Summary: In this tutorial, we will learn to decorate a class in Python using the function and class decorator.

A decorator in Python is any callable object that modifies existing functions or classes.

It modifies the old object with additional Python statements and returns the reference of the same.

For example, consider the following class, it has two methods: __init__ and display. The __init__ method initializes the name variable while the display outputs the name:

class Student:
    def __init__(self, name):
        self.name = name
        
    def display(self):
        print('Name:', self.name)

To decorate this class in Python, we can either add new methods to the class or modify the existing ones, or do both.

Also, there are two ways of doing so in Python, either by using a function decorator or by using a class decorator.

Let’s see an example of each one by one.

Decorate Class using Function Decorator

To decorate the class using a function decorator accept the class as an argument, modify its code and return the class at the end.

def mydecorator(student):
    #define a new display method
    def newdisplay(self):
        print('Name: ', self.name)
        print('Subject: Programming')
    
    #replace the display with newdisplay
    student.display = newdisplay
    
    #return the modified student 
    return student

@mydecorator
class Student:
    def __init__(self, name):
        self.name = name
        
    def display(self):
        print('Name:', self.name)
        

obj = Student('Pencil Programmer')
obj.display()
'''
Name:  Pencil Programmer
Subject: Programming
'''

If the display method did not existed in the class, the newdisplay would have been added to the class as the display method.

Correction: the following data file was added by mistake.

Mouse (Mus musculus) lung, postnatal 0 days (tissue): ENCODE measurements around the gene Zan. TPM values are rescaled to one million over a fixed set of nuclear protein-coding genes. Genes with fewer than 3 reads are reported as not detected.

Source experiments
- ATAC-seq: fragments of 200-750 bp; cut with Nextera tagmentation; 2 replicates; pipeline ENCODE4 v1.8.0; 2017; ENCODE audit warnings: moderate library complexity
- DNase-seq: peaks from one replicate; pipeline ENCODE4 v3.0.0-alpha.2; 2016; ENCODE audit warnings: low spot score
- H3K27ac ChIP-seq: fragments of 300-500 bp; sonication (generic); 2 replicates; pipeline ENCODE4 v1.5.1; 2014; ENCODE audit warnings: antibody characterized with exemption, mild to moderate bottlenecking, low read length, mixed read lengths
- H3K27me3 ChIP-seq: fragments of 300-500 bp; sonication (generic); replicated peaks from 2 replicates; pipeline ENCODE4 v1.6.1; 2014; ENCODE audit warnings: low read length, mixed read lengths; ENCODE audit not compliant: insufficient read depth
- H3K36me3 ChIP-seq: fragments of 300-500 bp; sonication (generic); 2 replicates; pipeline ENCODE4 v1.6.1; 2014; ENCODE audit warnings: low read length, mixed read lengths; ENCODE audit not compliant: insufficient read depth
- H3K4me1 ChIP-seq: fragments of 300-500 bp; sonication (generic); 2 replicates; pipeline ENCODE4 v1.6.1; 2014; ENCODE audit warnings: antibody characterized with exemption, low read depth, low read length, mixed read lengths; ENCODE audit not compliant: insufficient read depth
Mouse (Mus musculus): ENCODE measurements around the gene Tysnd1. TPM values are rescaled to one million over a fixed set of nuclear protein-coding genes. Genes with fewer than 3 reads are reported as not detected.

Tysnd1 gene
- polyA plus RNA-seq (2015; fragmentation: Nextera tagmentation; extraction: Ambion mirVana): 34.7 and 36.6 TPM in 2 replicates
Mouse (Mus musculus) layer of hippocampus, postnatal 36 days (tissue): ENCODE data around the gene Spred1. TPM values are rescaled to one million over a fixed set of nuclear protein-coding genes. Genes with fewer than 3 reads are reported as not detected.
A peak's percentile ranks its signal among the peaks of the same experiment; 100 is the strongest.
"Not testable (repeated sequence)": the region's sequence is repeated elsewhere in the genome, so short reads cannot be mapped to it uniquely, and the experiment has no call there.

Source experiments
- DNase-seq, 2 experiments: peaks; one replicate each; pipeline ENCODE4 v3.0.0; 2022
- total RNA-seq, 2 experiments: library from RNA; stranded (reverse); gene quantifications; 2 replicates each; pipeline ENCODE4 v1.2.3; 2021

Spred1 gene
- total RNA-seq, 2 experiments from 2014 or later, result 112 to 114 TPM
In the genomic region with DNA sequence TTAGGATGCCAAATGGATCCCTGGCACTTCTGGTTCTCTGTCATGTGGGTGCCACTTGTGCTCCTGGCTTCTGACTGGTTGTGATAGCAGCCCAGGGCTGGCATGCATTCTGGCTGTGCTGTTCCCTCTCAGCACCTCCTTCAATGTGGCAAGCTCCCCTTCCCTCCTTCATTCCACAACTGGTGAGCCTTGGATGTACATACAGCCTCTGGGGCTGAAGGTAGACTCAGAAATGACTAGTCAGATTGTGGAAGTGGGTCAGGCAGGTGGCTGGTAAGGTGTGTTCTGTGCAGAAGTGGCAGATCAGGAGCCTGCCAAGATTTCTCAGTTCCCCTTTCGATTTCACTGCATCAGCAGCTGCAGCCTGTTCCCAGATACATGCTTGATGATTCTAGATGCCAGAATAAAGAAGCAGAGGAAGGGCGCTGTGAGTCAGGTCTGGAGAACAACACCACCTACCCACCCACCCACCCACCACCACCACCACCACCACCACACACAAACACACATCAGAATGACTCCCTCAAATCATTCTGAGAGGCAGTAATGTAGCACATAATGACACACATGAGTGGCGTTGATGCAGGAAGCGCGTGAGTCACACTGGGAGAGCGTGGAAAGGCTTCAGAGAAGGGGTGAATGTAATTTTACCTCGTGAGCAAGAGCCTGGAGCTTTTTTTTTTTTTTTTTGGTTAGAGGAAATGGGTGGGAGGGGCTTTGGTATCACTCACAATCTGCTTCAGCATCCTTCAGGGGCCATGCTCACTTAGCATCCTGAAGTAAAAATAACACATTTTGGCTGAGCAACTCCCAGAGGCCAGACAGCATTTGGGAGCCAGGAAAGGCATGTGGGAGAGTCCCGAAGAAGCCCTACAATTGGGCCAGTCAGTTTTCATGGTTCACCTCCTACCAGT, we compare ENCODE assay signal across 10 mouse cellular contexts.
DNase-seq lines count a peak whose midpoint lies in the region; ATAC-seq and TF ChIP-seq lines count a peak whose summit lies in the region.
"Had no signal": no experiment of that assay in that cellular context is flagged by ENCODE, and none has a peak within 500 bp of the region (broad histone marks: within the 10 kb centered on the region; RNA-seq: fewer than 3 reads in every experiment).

Since the reference of the class is available in the decorator function, we can add new attributes and methods to the class in addition of modifying the existing methods.

Decorate Class using Class Decorator

To decorate a class using a class decorator accept the reference of the class as an argument (in the __init__ method of the decorator), modify its code in the __call__ method, and finally return the instance of the modified class.

class Mydecorator:
    #accept the class as argument
    def __init__(self, student):
        self.student = student
    
    #accept the class's __init__ method arguments
    def __call__(self, name):
        #define a new display method
        def newdisplay(self):
            print('Name: ', self.name)
            print('Subject: Python')
            
        #replace display with newdisplay
        self.student.display = newdisplay
        
        #return the instance of the class
        obj = self.student(name)
        return obj

@Mydecorator
class Student:
    def __init__(self, name):
        self.name = name
        
    def display(self):
        print('Name: ', self.name)

obj = Student('Pencil Programmer')
obj.display()
'''
Name:  Pencil Programmer
Subject: Python
'''

The only difference here is that instead of class reference we are returning the reference of the object.

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